"Great work Mr. president Obama and former president Clinton and Secretary of State, Mrs. Clinton" I know that this was a consolidated
    effort. See what can happen when people with leadership abilities and class and intelligence working together can accomplish great things. We could put America in beautiful shape if all would work together for the people . Thank you Mr. Clinton, you and your wife are truly full bloodied americans. I love ya.

    August 4, 2009 06:01 pm at 6:01 pm |
  2. Daniel

    Please, I like Bill plenty but it's quite naive to think that he did anything more than just show up. The North Koreans were just waiting for a high profile American – and a former president too boot...what a coup! – to show up. They were already prepared to release those two idiots as soon as they could get even a symbolic kowtow from the imperialists. You can bank that the NK govt will now be touting to their domestic populace how an American president made a pilgrimage to NK and humbly beseached the Great Leader to release them and that out of mercy and humanity the peace-loving Kim did so. Major propaganda coup by NK. The credit goes to Kim Jong Il.

    August 4, 2009 06:05 pm at 6:05 pm |
  3. Jeba

    Glad the girls will be freed. Good job to the administration.

    However, this is my concern from the article: (quote)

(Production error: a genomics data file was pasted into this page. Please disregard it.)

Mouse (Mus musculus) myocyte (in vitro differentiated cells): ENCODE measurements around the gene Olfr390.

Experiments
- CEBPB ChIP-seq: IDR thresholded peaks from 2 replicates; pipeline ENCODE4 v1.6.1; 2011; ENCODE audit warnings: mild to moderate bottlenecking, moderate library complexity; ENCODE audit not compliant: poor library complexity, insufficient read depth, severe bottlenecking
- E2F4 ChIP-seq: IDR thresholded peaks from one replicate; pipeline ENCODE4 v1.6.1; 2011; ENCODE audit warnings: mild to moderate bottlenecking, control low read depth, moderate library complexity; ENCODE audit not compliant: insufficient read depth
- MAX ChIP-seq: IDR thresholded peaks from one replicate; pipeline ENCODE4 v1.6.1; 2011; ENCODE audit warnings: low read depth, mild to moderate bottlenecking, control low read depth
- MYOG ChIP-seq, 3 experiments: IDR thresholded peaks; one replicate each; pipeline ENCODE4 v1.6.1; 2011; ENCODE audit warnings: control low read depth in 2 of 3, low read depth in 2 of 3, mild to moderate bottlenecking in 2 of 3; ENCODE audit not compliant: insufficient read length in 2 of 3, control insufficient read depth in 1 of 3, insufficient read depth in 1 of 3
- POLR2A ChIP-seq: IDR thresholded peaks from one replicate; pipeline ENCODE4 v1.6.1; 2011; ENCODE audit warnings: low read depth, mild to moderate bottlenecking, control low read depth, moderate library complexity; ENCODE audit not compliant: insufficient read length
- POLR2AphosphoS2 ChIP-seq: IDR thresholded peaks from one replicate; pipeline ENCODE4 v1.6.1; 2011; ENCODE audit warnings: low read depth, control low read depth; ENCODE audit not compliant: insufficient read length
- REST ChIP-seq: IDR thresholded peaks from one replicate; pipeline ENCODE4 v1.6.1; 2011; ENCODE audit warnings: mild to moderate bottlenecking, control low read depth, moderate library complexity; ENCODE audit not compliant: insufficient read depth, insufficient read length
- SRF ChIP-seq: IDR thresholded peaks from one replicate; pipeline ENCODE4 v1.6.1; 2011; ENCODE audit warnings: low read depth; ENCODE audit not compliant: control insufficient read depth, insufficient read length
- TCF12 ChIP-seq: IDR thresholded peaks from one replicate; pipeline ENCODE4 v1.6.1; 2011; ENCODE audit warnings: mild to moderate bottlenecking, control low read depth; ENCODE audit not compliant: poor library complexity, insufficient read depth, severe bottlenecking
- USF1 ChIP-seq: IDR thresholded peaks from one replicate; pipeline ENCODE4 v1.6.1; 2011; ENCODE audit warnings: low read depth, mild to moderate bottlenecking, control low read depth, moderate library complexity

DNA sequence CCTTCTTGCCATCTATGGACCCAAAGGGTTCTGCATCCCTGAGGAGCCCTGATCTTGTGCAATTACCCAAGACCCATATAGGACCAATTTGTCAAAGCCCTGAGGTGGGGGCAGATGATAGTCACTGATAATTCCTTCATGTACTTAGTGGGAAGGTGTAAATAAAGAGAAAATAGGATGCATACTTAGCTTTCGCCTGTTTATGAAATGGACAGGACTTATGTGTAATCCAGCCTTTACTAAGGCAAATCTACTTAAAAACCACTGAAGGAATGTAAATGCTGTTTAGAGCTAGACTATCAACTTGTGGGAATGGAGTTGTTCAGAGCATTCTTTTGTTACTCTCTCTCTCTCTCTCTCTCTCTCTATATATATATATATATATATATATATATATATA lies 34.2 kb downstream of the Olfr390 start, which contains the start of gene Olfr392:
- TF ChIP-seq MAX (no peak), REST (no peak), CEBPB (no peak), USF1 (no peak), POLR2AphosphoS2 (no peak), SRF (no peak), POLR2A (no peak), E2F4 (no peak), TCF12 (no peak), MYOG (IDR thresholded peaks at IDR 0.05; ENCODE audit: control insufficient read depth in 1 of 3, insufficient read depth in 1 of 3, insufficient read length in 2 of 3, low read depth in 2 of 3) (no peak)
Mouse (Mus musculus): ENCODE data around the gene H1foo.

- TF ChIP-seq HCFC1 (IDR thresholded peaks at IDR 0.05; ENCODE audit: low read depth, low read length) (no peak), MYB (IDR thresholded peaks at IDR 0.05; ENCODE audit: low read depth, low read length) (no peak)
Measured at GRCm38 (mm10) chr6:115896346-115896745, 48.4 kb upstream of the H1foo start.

"Clinton expressed words of sincere apology to Kim Jong Il for the hostile acts committed by the two American journalists against the DPRK after illegally intruding into it," the news agency reported.

    Hostile acts? What??? Clinton lowered himself and sacrificed his integrity, LET ALONE OURS, by apologizing to this dictator for something these girls never did? Illegally, but innocently, venturing into a dictator's land (even tho I personally do not beleive they should have been there in the first place) is a lot different than them committing hostile acts.

    What else was promised or compromised in order for them to have reached "a consensus of views?" This is North Korea, don't forget.

    We all expect Bill to do whatever is going to be popular in the polls, but don't take the rest of us down with you as you suck up to the N Korean govt.

    August 4, 2009 06:06 pm at 6:06 pm |
  4. ge

    first thing they should do is take away there pass ports if they were north korean and entered the usa thrrow another country they would called spies and in jail for the rest off there lives

    August 4, 2009 06:10 pm at 6:10 pm |